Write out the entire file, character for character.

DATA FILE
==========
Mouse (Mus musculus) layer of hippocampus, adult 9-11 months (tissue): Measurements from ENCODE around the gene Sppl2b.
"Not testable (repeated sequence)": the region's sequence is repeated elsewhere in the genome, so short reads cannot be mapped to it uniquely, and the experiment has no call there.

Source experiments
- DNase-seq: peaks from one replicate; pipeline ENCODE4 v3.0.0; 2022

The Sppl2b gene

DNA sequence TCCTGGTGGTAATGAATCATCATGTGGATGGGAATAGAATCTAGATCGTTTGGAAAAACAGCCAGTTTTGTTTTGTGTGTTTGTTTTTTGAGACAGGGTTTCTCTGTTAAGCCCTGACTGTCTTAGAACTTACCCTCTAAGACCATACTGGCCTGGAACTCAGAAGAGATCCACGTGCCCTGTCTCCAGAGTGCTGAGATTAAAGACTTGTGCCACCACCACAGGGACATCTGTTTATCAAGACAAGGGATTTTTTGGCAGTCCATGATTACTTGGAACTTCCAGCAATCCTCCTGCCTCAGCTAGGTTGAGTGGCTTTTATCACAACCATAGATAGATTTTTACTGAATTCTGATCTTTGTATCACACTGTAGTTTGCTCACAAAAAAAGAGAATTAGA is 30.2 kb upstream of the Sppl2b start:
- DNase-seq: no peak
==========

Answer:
Mouse (Mus musculus) layer of hippocampus, adult 9-11 months (tissue): Measurements from ENCODE around the gene Sppl2b.
"Not testable (repeated sequence)": the region's sequence is repeated elsewhere in the genome, so short reads cannot be mapped to it uniquely, and the experiment has no call there.

Source experiments
- DNase-seq: peaks from one replicate; pipeline ENCODE4 v3.0.0; 2022

The Sppl2b gene

DNA sequence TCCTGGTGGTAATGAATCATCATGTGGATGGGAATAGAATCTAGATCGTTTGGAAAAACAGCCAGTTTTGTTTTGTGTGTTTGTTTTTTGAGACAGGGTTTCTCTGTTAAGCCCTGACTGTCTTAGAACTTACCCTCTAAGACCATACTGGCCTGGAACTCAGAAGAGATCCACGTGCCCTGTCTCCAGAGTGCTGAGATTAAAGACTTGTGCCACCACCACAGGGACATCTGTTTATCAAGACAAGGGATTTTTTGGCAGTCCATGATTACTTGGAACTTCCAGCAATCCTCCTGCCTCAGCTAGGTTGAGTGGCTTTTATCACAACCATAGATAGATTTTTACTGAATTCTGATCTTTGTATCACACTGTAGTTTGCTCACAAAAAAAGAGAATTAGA is 30.2 kb upstream of the Sppl2b start:
- DNase-seq: no peak